Army medicine moves west as Heidelberg shuts down
By MATT MILLHAM | STARS AND STRIPES Published: April 23, 2013
HEIDELBERG, Germany — The presence of Europe Regional Medical Command was probably never the most noteworthy thing about Nachrichten Kaserne.
If there’s one thing people know about the base, it’s probably that Gen. George S. Patton died here Dec. 21, 1945, 12 days after breaking his neck in a freak car accident.
But the medical command, which had its headquarters here since 1997, cased its colors in a ceremony here Tuesday, marking yet another small milestone as the U.S. Army transfers bases — and the bits of history they contain — back to German hands.
“This is part of transformation,” Col. Jeff Clark, commander of ERMC, said after the ceremony. “We’re doing what we need to do at this point in time, I think. But that doesn’t mean there’s not an element of sadness to it.”
The medical command’s move from Heidelberg to Sembach, where it will uncase its flag Wednesday, is just a small part of the Army’s larger transformation in Europe, which will reduce the service’s footprint on the continent from about 40,000 soldiers to about 30,000 by 2015.
The move won’t change the size of ERMC, just shift it from one place to another. Still, this is a sentimental moment for ERMC and Clark.
“The center of the leadership of Army medicine in Europe has always been in Heidelberg,” Clark said.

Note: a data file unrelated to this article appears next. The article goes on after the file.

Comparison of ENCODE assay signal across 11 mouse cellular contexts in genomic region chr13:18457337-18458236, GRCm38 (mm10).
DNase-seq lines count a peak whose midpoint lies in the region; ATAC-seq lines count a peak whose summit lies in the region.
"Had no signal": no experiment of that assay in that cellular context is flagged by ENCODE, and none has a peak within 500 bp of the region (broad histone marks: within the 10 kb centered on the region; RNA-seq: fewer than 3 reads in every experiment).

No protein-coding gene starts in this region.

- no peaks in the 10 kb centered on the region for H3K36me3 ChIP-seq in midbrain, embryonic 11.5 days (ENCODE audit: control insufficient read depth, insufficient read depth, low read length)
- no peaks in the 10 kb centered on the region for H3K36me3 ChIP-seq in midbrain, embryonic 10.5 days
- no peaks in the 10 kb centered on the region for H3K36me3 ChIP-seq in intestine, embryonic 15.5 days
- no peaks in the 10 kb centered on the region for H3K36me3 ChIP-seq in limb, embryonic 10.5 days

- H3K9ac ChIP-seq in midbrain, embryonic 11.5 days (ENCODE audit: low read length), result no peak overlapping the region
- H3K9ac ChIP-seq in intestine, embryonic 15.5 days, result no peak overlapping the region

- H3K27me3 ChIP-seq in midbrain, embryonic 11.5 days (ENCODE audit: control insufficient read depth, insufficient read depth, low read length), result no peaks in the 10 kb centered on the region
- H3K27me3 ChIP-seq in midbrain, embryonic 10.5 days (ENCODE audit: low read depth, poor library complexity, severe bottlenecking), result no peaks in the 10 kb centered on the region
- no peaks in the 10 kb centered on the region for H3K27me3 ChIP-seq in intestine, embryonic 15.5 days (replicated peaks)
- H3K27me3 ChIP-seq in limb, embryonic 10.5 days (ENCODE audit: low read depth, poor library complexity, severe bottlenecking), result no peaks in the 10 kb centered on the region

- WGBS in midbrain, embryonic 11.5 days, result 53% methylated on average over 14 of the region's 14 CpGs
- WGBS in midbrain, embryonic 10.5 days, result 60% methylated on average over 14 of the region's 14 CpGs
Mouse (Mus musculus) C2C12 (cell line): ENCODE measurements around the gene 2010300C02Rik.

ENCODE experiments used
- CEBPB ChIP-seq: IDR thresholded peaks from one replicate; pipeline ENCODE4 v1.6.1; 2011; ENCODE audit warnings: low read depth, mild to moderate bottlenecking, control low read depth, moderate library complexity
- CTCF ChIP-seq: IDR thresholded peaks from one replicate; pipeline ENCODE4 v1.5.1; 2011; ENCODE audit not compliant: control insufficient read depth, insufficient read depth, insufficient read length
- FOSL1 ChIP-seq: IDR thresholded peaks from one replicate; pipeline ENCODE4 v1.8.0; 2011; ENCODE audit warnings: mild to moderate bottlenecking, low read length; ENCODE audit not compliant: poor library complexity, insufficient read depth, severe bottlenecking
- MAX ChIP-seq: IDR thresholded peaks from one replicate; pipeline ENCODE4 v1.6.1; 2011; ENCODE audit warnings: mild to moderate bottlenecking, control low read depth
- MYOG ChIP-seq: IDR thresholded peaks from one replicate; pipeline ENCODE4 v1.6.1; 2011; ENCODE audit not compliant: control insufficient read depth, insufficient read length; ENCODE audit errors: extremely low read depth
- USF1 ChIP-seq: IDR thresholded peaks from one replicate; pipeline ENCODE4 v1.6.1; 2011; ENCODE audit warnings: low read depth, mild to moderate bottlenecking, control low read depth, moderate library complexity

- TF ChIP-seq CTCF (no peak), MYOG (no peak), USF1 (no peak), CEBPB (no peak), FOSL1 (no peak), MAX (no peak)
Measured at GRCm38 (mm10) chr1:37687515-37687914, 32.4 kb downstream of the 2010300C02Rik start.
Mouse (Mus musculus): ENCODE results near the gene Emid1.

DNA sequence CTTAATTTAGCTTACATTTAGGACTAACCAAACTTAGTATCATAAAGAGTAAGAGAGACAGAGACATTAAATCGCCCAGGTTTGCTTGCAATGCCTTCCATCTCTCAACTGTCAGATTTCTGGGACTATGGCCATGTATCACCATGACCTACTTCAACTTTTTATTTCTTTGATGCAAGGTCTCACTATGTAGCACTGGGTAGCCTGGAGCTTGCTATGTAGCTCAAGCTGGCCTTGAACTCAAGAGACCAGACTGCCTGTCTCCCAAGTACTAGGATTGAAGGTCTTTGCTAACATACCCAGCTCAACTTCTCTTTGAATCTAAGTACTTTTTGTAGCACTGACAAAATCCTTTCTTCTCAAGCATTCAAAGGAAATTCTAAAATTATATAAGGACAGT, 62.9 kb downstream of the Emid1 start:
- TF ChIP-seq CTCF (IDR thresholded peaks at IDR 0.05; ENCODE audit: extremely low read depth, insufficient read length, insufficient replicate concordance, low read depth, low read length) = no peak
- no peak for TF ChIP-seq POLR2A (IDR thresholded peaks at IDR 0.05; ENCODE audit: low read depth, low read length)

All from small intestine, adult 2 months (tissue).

The titles of those leaders and names of the commands have changed numerous times over the years — ERMC itself came into existence only in 1994 — but “coming to Germany and coming to Heidelberg was one of the plum assignments. That’s where you wanted to go.”
But, Clark said, the command isn’t losing capability in its move to Sembach, on the outskirts of Kaiserslautern, which the Army has tagged as one of its seven enduring communities in Europe.
“From an Army medicine in Europe perspective, we’re deeply committed to ensuring patient-friendly access to high-quality healthcare, whether your installation is getting smaller, whether it’s getting larger, or whether it’s going to close over time,” as Heidelberg will, Clark said.
Along with the recent deactivation of a NATO headquarters down the street from Nachrichten Kaserne at Campbell Barracks, Heidelberg Mayor Eckart Wurzner said the city is at a historic turning point, one that will leave the city without a military presence.
“Therefore, lots of changes will come to our city, but also to our American friends. Because through this change, you will find another hosting city here in Germany.”